Sometimes it's good to own an oil giant

Big energy companies are not going away, but picking the right one is key.

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This article was originally published on Fool.com. All figures quoted in US dollars unless otherwise stated.

British Petroleum (NYSE: BP) is one of the largest multinational oil and gas companies in the world, and one that touches almost every aspect of the energy business. With oil prices losing ground recently, investors are naturally worried, but oil is here to stay. With nearly a 7% dividend, a 15-year natural gas deal with South Korea, and strong potential growth, BP is a smart choice for investors seeking growth potential.

Most investors have a love/hate relationship with energy, particularly oil companies.This is because so much industry is affected by the price of oil, and as we all know, oil prices can fluctuate. Whether its' upheaval in the Middle East, attacks (as the recent one in Saudi Arabia), trade wars or oil spills, energy prices can be dramatically affected. Over the past 20 years, the annual closing price of oil has been as low as $20 per barrel and as high as $145 per barrel. Is it any wonder that this sector causes stress to investors?

Oil prices rule

As far as BP is concerned, there are two sides to the story. In my view, the most important factor is the price of oil. As we know, prices can fluctuate dramatically but recent global unrest stand to push prices higher. Any major disruption in oil production would certainly cause prices to rise, and given the tensions in the Middle East -- especially in Iran -- the possibility of higher oil prices in the future exists. With BP's efforts to lower its break-even point (or the barrel price at which BP could only just cover its cost to run the business), higher oil prices will benefit BP's stock price substantially.

Second, it is vitally important that BP is able to sustain its cash flow at current and lower prices. As the Deepwater Horizon disaster payments progress, and rising production after its 2018 Permian Basin acquisitions and better trading performance continue, BP will be better able to survive during softer oil prices. This company's management understands that continuing to lower its break-even point will be important going forward, and plans to sell $10 billion in assets to pay for the BHP deal will certainly help. BP's Chief Financial Officer Brian Gilvary sees this deal as an opportunity to write down debt and boost BP's profitability going forward.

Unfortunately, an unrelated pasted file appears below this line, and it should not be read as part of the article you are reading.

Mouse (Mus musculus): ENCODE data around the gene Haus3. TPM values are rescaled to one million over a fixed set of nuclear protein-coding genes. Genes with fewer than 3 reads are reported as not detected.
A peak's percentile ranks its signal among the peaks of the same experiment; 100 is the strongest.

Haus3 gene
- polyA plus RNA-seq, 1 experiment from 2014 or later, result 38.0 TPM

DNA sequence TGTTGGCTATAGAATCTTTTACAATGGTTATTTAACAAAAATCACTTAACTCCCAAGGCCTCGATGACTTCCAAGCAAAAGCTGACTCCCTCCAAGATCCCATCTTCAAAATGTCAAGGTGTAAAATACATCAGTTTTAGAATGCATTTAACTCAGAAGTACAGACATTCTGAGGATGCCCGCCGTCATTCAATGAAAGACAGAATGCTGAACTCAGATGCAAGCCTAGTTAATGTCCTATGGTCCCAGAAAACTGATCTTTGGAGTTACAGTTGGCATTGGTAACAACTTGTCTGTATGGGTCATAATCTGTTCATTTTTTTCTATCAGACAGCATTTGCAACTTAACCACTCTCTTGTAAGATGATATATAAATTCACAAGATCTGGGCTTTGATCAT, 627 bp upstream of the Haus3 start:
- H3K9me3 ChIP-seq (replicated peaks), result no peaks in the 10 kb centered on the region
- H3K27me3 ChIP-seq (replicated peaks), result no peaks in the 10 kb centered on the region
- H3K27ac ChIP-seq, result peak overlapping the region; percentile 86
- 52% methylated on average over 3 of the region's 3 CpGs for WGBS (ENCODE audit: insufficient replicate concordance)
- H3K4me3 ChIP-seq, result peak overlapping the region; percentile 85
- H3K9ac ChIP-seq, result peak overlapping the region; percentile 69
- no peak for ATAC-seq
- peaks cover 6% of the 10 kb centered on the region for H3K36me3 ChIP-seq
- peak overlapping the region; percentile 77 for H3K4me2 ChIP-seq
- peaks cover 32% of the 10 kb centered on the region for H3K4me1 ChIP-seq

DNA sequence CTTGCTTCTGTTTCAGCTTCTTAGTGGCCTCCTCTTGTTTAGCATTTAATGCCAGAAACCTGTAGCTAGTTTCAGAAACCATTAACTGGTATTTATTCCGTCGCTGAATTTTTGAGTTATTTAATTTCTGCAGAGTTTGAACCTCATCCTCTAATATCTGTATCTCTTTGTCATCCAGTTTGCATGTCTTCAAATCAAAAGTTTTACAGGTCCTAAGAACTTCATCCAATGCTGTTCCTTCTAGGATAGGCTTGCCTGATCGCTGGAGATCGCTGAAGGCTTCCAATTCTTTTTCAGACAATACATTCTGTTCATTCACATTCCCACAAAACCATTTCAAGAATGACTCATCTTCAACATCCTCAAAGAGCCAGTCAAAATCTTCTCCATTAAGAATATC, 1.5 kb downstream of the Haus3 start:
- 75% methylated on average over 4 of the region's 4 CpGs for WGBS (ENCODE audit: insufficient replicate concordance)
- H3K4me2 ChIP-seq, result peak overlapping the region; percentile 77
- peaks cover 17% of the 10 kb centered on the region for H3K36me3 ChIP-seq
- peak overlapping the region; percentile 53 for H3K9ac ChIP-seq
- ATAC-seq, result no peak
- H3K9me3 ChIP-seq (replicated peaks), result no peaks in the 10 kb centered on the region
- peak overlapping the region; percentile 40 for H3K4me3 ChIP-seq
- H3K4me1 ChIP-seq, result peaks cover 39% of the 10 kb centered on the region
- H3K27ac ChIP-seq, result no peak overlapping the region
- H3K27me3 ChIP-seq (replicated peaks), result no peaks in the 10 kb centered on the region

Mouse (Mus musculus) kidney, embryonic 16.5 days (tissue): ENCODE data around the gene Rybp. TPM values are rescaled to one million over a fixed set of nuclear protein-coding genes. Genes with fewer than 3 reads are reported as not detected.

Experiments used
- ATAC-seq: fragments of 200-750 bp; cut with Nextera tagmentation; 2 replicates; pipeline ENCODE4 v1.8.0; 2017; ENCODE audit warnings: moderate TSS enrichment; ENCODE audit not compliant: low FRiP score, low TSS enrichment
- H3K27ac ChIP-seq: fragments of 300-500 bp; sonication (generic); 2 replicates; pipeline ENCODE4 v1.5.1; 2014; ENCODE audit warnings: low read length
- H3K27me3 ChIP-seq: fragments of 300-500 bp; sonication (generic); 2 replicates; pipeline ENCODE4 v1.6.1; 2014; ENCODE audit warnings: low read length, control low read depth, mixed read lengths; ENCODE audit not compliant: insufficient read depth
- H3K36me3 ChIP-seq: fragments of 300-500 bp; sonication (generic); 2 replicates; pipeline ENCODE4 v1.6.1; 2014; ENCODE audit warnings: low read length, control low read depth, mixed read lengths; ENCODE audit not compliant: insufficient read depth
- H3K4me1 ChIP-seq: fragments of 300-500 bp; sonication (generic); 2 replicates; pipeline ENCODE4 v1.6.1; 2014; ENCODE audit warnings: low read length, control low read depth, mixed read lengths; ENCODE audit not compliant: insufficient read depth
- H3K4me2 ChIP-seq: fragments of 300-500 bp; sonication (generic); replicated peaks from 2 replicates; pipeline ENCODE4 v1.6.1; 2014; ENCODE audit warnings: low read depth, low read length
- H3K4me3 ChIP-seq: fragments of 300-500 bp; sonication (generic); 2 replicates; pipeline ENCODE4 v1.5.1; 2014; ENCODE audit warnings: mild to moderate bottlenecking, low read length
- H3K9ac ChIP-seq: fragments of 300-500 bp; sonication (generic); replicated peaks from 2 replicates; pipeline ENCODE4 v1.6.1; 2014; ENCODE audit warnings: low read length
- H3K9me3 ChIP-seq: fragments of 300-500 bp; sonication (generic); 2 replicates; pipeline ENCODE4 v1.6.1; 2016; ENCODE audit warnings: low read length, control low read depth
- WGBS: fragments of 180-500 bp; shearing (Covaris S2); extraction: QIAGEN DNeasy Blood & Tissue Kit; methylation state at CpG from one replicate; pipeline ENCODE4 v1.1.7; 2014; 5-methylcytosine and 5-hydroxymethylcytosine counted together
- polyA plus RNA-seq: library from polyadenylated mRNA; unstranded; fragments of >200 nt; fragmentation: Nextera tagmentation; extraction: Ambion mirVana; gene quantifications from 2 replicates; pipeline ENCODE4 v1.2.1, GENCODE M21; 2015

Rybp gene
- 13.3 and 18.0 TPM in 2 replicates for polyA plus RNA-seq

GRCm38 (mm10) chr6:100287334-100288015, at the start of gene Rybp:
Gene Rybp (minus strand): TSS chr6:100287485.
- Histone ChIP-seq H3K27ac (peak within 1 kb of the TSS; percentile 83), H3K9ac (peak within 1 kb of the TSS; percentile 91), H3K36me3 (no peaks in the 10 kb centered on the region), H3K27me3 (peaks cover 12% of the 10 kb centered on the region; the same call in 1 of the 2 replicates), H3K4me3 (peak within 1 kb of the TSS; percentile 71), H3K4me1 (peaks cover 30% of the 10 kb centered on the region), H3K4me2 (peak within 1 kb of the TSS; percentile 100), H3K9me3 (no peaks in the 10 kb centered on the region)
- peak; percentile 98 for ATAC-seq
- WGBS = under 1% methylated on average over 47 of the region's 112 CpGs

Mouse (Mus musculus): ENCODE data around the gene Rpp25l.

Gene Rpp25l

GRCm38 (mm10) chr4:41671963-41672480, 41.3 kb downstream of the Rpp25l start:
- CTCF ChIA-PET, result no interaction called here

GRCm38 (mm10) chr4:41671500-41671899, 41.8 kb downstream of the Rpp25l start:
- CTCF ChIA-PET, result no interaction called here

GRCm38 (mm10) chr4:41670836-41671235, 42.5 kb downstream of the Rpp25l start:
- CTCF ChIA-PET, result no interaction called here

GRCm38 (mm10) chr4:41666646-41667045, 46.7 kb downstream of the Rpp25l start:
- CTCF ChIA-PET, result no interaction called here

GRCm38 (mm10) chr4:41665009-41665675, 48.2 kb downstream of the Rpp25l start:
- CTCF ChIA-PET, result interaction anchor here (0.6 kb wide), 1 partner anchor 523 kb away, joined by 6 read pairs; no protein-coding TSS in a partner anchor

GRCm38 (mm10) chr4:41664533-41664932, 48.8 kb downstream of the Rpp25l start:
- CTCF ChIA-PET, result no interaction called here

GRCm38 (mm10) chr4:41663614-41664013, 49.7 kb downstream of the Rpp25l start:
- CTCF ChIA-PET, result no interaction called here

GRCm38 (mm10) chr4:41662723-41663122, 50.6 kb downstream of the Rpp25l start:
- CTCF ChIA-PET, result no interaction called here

BP's high dividend yield is key

Investors shouldn't lose sight of the almost 7% dividend. BP's dividend was stagnant for several years, but has been growing again. But this high current payout is exceptional, and not to be ignored. Sustained high income during periods of fluctuation benefits every investor, and can make a huge difference in any long-term investment strategy. Plus, during the good times, which seem to be on the horizon, this healthy dividend is icing on the cake.

Although not the most glamorous part of any analysis, the numbers are important. BP's current PE Ratio is just 14, with earnings estimates for the next year gaining strength. BP continues to seek growth to increase production with new projects and development, and if this goal is reached it will certainly increase cash flow. Its Permian Basin holdings and aggressive approach to more drilling will increase shale production, and this will be important should any global production decrease occur. In addition, BP's plan to sell $10 billion in assets through 2020 will help reduce debt at a time when it is vital.

Growing production with better-than-expected earnings set the stage for better results going forward. Again, the most important factor is the price of oil, but BP is doing much more to solidify all areas of its business. With strong second quarter results, continued debt reduction, increased output, and more geopolitical tension, there's certainly a bullish case to be made for the company. 

The time is right to add BP to any growth portfolio 

BP's price is at the bottom of its 52-week price range, dropping below $37 last week. Strong cash flow and earnings resulted in the second quarter, and future plans are set to continue this trend. This has made this company very attractive, and at this price, it is a buying opportunity. BP is doing all the right things to outperform this market, and with any increase in crude prices, the growth opportunity is exceptional. At this price, it is a buy.

This article was originally published on Fool.com. All figures quoted in US dollars unless otherwise stated.

Gary Barnett has no position in any of the stocks mentioned. The Motley Fool has no position in any of the stocks mentioned. The Motley Fool Australia has no position in any of the stocks mentioned. We Fools may not all hold the same opinions, but we all believe that considering a diverse range of insights makes us better investors. The Motley Fool has a disclosure policy. This article contains general investment advice only (under AFSL 400691). Authorised by Scott Phillips.

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